Of course, nothing is perfect. My friend and I have seen a number of items that raised red flags for us. These are the things we’re keeping on the lookout for, and usually cause us to ignore a bid.
- You don’t always get a bid: For some very small jobs, it’s not worth the bidder’s money to bid on a job that might only earn them $50. I tried to find someone to re-screen some windows and adjust some kitchen cabinets, and didn’t get any responses back. Rewriting and resubmitting your project description seems to work most of the time to drum up bids, but it’s possible that in small markets there might just not be enough bidders to find someone for every job.
- Onus is on the customer to ensure license and insurance status: For some tasks, you may not care too much about licenses and insurance. For others, though, you’d better believe that you want a licensed and insured plumber, electrician, or contractor. If a bidder isn’t willing to provide you with current license and insurance information where you think they should, think long and hard about whether to hire them. I will admit, however, that for things like junk removal and lawn mowing, I don’t see much point in worrying about it.
- There is always a risk that the price may rise once the contractor is on site: My friend had someone out to tear the carpet and pads out of a room. The contractor arrived, tore the carpet out, then called him and told him that there had been more carpet than he had originally expected, demanding another $100 to haul it all away. My friend had the carpet guy leave the carpet on the front porch, and arranged a separate junk service to haul it away.
- Some people are just terrible communicators: Not really an indictment of the Thumbtack system itself, but some bidders submit their bids with a price and a one or two word message. Even after being prompted for more info, they still barely respond with a sentence. This is a big turn-off for me and I usually decline the bid.
- Safety and Security: This is somewhat related to hiring bidders with current insurance and licenses. If a property is vacant, and if you have a lockbox, it may be tempting to send the contractors in with the lockbox code. Of course, this means that you are far away in the event of a dispute and someone who is upset with you has access to your property. It doesn’t take much imagination to come up with scenarios where this could go very, very bad. My suggestion is to send contractors directly only if the property is occupied, or you can arrange for your property manager to control their access to the property when vacant.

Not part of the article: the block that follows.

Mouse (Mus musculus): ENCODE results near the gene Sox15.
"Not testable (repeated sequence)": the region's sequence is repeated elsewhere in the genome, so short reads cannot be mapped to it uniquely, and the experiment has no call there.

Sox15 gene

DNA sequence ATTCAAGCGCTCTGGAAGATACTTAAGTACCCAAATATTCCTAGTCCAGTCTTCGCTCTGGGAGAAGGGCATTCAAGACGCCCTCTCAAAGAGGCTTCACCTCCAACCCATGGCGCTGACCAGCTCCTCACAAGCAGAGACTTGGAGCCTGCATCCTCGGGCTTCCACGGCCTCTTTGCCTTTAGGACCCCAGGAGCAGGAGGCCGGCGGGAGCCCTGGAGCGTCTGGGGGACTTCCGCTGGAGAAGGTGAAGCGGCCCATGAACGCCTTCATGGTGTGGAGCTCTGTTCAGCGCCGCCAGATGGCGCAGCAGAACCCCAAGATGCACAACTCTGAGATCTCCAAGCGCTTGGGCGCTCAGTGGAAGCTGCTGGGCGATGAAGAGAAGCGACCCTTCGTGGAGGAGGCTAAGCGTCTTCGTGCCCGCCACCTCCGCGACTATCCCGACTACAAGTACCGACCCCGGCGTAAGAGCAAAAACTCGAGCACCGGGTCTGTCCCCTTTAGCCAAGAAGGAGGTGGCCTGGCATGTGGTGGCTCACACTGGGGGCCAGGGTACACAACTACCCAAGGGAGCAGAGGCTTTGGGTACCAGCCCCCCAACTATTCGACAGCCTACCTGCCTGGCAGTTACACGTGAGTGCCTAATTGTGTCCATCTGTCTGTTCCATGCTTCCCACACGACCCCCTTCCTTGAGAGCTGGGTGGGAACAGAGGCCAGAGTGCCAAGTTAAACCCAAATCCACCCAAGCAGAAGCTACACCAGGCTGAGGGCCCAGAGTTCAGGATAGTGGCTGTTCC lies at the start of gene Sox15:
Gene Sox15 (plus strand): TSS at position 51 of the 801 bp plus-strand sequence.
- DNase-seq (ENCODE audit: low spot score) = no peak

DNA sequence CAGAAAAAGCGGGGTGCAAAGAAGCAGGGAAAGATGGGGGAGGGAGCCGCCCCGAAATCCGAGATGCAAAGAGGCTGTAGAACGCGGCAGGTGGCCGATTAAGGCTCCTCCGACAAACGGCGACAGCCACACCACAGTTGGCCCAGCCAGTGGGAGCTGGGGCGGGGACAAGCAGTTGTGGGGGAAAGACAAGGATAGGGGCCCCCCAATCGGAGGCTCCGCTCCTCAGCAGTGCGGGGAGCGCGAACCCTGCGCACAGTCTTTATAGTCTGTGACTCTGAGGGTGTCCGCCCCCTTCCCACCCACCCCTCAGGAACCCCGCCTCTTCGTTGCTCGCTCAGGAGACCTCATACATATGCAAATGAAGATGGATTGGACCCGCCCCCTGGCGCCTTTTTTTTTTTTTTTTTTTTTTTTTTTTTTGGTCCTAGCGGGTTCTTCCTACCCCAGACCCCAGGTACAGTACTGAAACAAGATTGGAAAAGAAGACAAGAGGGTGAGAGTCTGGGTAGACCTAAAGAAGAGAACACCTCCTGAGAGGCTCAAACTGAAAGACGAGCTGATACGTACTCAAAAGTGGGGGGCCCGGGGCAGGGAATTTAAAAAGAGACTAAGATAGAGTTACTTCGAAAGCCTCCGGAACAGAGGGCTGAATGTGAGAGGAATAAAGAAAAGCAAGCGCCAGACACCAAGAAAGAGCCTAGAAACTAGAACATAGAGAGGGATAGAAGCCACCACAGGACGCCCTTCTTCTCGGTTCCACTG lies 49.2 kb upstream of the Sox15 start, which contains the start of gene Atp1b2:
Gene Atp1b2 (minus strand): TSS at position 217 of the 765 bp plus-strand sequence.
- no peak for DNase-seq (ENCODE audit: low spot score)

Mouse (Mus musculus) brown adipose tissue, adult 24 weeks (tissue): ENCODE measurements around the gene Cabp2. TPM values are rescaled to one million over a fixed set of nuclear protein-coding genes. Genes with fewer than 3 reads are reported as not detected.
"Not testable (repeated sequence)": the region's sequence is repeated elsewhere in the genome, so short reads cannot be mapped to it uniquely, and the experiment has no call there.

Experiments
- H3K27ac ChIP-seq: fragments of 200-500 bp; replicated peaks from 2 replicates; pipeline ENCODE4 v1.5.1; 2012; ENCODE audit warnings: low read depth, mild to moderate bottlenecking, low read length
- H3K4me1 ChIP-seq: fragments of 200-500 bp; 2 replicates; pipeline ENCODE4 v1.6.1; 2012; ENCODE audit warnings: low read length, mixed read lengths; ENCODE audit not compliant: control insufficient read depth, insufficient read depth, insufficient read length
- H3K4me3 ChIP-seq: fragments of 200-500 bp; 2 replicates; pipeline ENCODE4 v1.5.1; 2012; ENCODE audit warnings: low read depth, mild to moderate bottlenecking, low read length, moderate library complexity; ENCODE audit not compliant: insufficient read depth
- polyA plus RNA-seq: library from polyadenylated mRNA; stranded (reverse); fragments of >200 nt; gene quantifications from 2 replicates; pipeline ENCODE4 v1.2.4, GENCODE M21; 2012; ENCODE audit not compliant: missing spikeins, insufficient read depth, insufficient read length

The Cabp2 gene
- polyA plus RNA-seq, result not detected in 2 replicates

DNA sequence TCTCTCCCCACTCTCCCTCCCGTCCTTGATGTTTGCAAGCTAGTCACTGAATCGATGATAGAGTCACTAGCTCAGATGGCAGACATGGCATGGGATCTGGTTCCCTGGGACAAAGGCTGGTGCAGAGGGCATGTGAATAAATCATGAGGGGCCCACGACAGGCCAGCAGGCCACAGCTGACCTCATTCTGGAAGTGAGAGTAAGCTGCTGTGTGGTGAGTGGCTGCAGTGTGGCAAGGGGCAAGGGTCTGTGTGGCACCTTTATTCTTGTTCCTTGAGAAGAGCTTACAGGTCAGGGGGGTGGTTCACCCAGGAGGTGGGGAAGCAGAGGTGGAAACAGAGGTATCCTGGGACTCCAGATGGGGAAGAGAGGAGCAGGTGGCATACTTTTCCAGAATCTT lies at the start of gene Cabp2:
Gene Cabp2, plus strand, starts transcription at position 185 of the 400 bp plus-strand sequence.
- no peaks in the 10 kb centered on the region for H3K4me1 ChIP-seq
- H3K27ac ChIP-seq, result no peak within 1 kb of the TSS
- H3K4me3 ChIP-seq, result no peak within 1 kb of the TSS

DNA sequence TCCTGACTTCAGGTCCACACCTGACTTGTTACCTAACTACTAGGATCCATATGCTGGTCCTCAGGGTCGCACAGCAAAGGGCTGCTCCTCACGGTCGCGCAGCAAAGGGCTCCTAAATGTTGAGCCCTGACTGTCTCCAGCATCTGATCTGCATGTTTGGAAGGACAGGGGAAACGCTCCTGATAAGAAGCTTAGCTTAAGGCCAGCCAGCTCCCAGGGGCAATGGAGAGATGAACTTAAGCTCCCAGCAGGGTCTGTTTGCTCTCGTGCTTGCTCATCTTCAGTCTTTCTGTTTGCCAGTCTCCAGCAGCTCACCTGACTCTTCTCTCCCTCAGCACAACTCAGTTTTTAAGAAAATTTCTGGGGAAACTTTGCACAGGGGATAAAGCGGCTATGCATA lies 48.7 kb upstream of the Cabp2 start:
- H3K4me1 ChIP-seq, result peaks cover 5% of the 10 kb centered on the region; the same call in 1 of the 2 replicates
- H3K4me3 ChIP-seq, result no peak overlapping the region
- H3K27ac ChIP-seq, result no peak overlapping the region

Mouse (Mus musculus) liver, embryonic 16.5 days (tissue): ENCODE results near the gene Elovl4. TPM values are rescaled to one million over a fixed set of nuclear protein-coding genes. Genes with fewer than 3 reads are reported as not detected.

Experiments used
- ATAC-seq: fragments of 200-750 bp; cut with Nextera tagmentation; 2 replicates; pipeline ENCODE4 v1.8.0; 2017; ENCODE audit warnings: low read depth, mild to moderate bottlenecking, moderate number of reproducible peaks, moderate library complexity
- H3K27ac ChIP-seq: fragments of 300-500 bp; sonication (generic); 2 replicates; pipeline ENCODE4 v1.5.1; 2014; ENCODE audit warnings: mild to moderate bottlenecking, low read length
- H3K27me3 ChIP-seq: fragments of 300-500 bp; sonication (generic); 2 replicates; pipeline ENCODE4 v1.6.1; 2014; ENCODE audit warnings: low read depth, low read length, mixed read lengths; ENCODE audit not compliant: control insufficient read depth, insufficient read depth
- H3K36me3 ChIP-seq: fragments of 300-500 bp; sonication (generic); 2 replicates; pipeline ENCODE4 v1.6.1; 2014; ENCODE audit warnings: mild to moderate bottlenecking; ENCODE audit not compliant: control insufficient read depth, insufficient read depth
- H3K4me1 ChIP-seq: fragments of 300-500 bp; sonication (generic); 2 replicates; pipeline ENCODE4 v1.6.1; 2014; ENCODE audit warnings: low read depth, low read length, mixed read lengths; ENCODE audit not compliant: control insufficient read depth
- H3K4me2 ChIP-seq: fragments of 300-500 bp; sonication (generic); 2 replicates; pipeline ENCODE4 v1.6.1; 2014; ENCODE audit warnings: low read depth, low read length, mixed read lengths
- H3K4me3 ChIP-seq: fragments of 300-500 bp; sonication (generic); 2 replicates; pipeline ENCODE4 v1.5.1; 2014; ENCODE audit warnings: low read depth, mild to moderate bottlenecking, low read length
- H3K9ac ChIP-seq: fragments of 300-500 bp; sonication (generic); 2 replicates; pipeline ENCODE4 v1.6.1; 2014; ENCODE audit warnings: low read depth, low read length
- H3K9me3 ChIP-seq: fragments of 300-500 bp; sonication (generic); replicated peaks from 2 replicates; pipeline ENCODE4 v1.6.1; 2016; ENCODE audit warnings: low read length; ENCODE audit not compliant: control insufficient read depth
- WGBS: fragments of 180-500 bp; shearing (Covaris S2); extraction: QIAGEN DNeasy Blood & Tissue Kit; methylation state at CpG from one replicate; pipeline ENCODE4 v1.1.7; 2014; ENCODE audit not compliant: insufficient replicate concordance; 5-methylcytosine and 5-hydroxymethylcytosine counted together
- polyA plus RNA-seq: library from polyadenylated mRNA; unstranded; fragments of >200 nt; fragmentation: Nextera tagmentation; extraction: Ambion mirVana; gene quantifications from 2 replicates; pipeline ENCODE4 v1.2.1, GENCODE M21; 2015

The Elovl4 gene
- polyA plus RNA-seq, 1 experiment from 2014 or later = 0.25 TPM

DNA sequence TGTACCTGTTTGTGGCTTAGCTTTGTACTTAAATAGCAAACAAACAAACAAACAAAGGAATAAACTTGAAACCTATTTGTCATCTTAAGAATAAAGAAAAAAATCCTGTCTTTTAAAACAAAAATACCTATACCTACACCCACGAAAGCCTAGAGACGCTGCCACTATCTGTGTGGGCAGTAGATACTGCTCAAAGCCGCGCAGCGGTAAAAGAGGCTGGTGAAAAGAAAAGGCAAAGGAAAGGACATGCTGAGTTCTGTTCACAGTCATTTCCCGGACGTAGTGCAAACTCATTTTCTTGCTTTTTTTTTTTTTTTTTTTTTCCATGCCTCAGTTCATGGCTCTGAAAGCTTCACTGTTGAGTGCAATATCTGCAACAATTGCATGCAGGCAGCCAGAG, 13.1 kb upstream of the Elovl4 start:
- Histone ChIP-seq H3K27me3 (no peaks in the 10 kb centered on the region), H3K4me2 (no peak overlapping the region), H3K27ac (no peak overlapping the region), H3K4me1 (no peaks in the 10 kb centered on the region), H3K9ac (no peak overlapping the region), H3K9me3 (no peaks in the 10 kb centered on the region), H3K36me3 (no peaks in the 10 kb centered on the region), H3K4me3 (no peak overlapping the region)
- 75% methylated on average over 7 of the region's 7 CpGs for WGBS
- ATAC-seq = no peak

- It’s less useful for emergency service: Of course, Thumbtack is really only useful when you have the luxury of time. When a pipe bursts at 3 AM, you will still need someone you can call, no questions asked. All the same, Thumbtack has helped me to find a few handymen who may work well for emergency service in the future.
- Some trades are annoyingly unwilling to name a price: I experienced this with my furnace replacement. The first two times I submitted my request, even though I quoted the exact specs for what needed to be done from an in-person quote I got, none of the bidders were willing to commit to a price without coming to visit the house. Because I didn’t want to meet with numerous different bidders in person and give up so much time just to get pricing, I submitted my last request with a statement that I would ignore any bid that didn’t have an approximate dollar amount. I still got one bid without a price, but I also got the low bid from the vendor I ended up choosing.
By and large (and obviously, since I’m writing this article), Thumbtack has worked really well. It has also been an invaluable tool in developing an “offline” contractor list. When someone does a great job, gives a great price, or goes the extra mile, they get added to a spreadsheet I maintain for future use. That way, even if Thumbtack were to disappear, I would have access to a list of people who I could rely upon in the future.
If you’re an out of state landlord, how do you source bids and find contractors? Any thoughts about the Thumbtack model, for better or for worse? Let me know in the comments!